Proud to Dairy

These are contestants at the West Region Dairy Challenge. Photos provided by the NAIDC

No matter the industry, experience is crucial. An investor with a proven record of doing his homework and making sound decisions will be chosen ahead of someone that has never set up a portfolio. A heart surgeon that has performed 100 heart surgeries will be more trusted than a surgeon performing her first surgery. Experience is just as valuable in the dairy industry too. Dairies rely on experience to treat and breed cows. They choose sires for their proven genetics. They choose managers and leaders for experience too.
Candidates with proven experience are usually promoted or hired over someone that has little real-life experience. This was evident in the responses Progressive Dairyman gathered last year when we asked which of three dairy students would be more likely to succeed. Most of the respondents said having some industry experience before entering a dairy career was very important to future success. The biggest question is: Where do you get the experience? If people with experience get hired, how can you get a foot in the door? How can you prove you are capable of turning what you learned in school into value for your employer?
Good experience has been on the mind of industry professionals for quite some time. In 2001, a small group of dairy owners and professionals gathered after a convention to talk about ways to improve the industry and the quality of experience students were receiving in their universities. Select Sires CEO David Thorbahn was a part of that group. He told the others of his desire to see students learning in an environment similar to the one he experienced while an MBA student at the University of Wisconsin at Madison. Thorbahn’s class would study a local business or use a Harvard case study to analyze their business model and then present the findings in front of the class every two weeks.
“The competitive nature of the class made it so that every time we did a case study, each team would say, ‘I am going to try harder next time to one-up the other teams,’” recalls Thorbahn. “I said, ‘We need that in the dairy industry.’ I explained that whole process to Linda [Hodorff] and her response was, ‘Well, when do we get started?’”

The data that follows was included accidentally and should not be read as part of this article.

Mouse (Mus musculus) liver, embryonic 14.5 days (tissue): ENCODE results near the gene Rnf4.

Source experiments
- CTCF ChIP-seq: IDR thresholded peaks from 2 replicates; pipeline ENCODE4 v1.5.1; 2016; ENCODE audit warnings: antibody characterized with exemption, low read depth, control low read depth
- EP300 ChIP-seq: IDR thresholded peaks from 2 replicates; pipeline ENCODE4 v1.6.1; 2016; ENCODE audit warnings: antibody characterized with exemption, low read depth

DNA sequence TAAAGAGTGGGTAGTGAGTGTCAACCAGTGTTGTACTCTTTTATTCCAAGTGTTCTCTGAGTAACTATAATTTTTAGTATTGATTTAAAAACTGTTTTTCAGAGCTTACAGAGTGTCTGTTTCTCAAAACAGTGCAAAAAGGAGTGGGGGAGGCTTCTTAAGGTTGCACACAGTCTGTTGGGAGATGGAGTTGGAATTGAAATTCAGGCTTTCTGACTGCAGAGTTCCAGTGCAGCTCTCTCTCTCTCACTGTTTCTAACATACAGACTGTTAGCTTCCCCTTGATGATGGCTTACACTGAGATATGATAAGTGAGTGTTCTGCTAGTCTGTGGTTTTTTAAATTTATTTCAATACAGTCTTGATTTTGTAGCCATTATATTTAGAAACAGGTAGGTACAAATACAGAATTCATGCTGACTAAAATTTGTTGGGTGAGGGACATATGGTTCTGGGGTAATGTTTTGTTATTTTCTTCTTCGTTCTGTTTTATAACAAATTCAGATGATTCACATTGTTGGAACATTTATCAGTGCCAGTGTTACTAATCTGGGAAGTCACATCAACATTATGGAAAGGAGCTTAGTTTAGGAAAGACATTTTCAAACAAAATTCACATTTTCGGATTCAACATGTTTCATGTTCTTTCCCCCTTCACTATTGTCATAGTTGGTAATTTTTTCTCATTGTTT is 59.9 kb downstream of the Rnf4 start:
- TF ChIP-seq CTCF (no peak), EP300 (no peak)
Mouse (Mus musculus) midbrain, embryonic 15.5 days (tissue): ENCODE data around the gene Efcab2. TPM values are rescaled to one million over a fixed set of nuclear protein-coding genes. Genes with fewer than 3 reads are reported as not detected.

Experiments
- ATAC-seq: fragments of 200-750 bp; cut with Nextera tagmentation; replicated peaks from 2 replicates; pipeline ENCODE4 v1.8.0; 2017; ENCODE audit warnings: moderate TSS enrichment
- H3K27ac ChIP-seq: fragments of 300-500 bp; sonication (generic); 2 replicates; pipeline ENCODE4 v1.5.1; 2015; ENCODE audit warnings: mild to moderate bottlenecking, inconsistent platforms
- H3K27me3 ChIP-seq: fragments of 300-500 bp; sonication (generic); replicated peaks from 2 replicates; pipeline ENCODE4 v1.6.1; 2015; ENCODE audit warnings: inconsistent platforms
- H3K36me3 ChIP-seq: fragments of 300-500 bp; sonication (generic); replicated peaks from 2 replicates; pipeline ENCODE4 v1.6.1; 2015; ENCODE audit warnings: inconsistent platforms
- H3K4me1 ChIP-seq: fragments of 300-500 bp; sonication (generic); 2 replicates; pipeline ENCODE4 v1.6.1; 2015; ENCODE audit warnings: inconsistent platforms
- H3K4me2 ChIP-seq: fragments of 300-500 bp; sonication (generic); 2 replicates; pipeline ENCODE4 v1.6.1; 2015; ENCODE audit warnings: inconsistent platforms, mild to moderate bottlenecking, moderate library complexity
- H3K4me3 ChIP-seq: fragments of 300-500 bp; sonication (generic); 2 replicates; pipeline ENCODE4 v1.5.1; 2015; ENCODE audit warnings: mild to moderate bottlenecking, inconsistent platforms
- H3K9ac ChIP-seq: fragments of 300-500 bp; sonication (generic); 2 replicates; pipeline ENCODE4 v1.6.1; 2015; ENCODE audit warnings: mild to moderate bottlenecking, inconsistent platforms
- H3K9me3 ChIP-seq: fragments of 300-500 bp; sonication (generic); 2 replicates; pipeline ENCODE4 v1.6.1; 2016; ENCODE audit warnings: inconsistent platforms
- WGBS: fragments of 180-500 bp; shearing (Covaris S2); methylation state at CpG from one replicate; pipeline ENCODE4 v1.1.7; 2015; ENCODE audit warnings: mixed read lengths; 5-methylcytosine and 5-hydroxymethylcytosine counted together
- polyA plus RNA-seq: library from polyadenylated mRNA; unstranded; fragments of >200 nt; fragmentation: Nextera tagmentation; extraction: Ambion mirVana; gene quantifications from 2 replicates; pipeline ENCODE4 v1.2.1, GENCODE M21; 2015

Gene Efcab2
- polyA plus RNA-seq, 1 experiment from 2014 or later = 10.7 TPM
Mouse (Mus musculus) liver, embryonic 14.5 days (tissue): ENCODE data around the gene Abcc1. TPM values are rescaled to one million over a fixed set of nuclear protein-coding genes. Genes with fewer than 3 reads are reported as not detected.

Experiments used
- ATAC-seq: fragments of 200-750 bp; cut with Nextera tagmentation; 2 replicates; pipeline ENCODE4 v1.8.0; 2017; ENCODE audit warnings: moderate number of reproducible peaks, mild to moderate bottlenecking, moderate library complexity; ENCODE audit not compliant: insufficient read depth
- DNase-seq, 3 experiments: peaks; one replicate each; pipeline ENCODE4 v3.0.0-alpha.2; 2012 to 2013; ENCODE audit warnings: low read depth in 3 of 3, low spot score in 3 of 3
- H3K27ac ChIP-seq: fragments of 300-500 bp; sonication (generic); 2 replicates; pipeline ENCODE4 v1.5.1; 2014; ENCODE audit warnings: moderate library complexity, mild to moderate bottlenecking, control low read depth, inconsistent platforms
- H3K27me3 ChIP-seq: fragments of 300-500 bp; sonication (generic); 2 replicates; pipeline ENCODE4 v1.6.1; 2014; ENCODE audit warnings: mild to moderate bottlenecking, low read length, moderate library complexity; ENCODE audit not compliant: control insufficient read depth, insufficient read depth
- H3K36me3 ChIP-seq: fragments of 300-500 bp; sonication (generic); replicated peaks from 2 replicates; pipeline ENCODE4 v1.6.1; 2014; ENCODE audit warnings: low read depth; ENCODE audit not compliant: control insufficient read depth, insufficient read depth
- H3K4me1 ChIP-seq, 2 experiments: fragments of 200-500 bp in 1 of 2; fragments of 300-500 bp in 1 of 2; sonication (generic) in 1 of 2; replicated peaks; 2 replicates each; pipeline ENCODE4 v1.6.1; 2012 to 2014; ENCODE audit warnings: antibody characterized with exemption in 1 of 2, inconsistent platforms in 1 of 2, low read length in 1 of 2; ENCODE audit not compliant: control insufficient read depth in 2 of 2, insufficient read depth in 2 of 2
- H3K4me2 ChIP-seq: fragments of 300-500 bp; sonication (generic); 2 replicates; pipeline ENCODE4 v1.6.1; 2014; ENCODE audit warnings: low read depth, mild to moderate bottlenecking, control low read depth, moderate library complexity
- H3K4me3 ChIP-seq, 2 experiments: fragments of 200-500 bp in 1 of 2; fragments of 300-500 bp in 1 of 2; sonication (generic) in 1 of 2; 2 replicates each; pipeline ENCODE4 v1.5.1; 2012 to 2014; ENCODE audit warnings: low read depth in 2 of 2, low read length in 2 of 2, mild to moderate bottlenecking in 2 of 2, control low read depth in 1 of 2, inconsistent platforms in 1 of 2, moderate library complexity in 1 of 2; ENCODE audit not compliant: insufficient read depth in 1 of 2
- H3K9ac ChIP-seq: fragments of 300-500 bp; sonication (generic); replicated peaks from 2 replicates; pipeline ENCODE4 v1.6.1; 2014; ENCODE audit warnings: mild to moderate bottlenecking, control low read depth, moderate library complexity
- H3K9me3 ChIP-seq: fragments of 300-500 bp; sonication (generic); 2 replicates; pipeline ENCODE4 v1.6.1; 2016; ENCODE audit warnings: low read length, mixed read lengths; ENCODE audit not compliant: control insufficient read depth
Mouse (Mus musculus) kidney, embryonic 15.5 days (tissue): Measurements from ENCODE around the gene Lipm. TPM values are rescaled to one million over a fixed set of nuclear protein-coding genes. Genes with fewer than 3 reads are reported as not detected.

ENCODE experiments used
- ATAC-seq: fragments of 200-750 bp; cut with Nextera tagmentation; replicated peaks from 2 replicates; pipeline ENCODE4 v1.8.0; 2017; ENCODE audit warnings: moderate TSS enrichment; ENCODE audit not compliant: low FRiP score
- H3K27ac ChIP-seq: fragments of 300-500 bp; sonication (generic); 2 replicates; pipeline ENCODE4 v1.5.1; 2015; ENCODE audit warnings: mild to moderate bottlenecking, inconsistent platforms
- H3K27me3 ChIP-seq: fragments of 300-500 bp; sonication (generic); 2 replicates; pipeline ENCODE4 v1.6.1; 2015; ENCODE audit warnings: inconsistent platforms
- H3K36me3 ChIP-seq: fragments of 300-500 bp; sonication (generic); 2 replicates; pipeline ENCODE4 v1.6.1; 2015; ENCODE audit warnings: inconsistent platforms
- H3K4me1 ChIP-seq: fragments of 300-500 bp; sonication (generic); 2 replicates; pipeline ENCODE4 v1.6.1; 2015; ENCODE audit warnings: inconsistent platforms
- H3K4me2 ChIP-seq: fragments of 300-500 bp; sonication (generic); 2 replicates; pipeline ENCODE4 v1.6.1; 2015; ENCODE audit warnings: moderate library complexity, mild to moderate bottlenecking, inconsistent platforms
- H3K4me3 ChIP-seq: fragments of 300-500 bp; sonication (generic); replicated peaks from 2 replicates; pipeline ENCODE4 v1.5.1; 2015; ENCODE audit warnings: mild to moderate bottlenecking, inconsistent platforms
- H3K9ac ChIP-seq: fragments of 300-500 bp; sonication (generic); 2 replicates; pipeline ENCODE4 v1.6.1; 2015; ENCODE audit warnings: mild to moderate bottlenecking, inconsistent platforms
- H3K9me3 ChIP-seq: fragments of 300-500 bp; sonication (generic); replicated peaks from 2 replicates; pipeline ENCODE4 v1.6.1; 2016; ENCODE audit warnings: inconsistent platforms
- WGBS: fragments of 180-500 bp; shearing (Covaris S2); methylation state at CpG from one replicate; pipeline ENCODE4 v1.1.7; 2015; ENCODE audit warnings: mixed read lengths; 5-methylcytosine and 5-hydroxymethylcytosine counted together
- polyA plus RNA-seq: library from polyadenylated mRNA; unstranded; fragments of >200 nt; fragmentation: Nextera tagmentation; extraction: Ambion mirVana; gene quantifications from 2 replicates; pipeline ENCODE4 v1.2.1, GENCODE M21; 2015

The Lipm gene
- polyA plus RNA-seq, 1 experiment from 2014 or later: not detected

Thorbahn, Hodorff and others contacted Matt Budine, who was with Cargill Animal Nutrition. Budine was already assisting faculty at Michigan State in developing a similar program. They added him and many other industry leaders to their newly formed steering committee, and by April 2002 The North American Intercollegiate Dairy Challenge (NAIDC) was born.
Like Thorbahn’s MBA class, the competition is designed to give fourth-year students an opportunity to work as a team and compete against other students across the country in evaluating a dairy in order to come up with ways to improve overall profitability while trying to meet the goals of the owner. The competition challenges students to dig deeper and find applications for classroom teaching. It pushes educators to provide a curriculum that will facilitate problem-solving and raise the bar of expectation for preparing students to enter the industry.
“One of the unique things about the NAIDC is that it involves not only dairy producers but agribusiness and the academic side of dairy training,” says Hodorff, who has been dairying with her husband in Wisconsin for more than 25 years. “I think the original goals of the Dairy Challenge were to benefit each of those segments. Dairy producers are looking for well-trained students who are coming out of our universities to either work on our farms or to work in industry and be advisers to us. I think agribusiness is looking for people to be potential employees who are going to be well-trained and savvy in our industries, and universities want curriculums that are relevant and progressively addressing future needs.”